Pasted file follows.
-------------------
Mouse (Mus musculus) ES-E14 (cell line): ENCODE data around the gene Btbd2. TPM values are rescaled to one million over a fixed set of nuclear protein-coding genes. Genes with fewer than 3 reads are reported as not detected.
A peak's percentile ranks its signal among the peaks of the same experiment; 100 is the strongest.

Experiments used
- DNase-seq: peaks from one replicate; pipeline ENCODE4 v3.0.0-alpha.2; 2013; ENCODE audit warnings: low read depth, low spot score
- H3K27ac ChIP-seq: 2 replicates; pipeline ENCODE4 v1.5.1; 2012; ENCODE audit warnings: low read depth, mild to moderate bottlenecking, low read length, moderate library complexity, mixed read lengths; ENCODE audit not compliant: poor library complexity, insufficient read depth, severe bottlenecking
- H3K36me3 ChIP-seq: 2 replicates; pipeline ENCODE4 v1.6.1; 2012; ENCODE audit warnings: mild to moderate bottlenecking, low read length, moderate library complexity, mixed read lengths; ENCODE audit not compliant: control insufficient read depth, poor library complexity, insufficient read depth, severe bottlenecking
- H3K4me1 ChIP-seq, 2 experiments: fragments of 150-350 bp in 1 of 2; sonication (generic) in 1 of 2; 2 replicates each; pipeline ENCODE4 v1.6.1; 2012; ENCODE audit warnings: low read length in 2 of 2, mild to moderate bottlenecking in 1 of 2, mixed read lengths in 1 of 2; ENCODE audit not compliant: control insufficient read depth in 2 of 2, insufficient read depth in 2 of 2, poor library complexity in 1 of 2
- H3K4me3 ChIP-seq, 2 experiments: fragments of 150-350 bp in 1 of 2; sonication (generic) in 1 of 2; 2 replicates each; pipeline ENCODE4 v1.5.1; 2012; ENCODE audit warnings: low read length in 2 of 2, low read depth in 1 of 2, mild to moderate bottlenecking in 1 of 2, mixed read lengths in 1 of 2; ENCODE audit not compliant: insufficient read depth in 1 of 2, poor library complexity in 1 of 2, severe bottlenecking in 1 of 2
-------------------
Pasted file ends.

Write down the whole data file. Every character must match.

Mouse (Mus musculus) ES-E14 (cell line): ENCODE data around the gene Btbd2. TPM values are rescaled to one million over a fixed set of nuclear protein-coding genes. Genes with fewer than 3 reads are reported as not detected.
A peak's percentile ranks its signal among the peaks of the same experiment; 100 is the strongest.

Experiments used
- DNase-seq: peaks from one replicate; pipeline ENCODE4 v3.0.0-alpha.2; 2013; ENCODE audit warnings: low read depth, low spot score
- H3K27ac ChIP-seq: 2 replicates; pipeline ENCODE4 v1.5.1; 2012; ENCODE audit warnings: low read depth, mild to moderate bottlenecking, low read length, moderate library complexity, mixed read lengths; ENCODE audit not compliant: poor library complexity, insufficient read depth, severe bottlenecking
- H3K36me3 ChIP-seq: 2 replicates; pipeline ENCODE4 v1.6.1; 2012; ENCODE audit warnings: mild to moderate bottlenecking, low read length, moderate library complexity, mixed read lengths; ENCODE audit not compliant: control insufficient read depth, poor library complexity, insufficient read depth, severe bottlenecking
- H3K4me1 ChIP-seq, 2 experiments: fragments of 150-350 bp in 1 of 2; sonication (generic) in 1 of 2; 2 replicates each; pipeline ENCODE4 v1.6.1; 2012; ENCODE audit warnings: low read length in 2 of 2, mild to moderate bottlenecking in 1 of 2, mixed read lengths in 1 of 2; ENCODE audit not compliant: control insufficient read depth in 2 of 2, insufficient read depth in 2 of 2, poor library complexity in 1 of 2
- H3K4me3 ChIP-seq, 2 experiments: fragments of 150-350 bp in 1 of 2; sonication (generic) in 1 of 2; 2 replicates each; pipeline ENCODE4 v1.5.1; 2012; ENCODE audit warnings: low read length in 2 of 2, low read depth in 1 of 2, mild to moderate bottlenecking in 1 of 2, mixed read lengths in 1 of 2; ENCODE audit not compliant: insufficient read depth in 1 of 2, poor library complexity in 1 of 2, severe bottlenecking in 1 of 2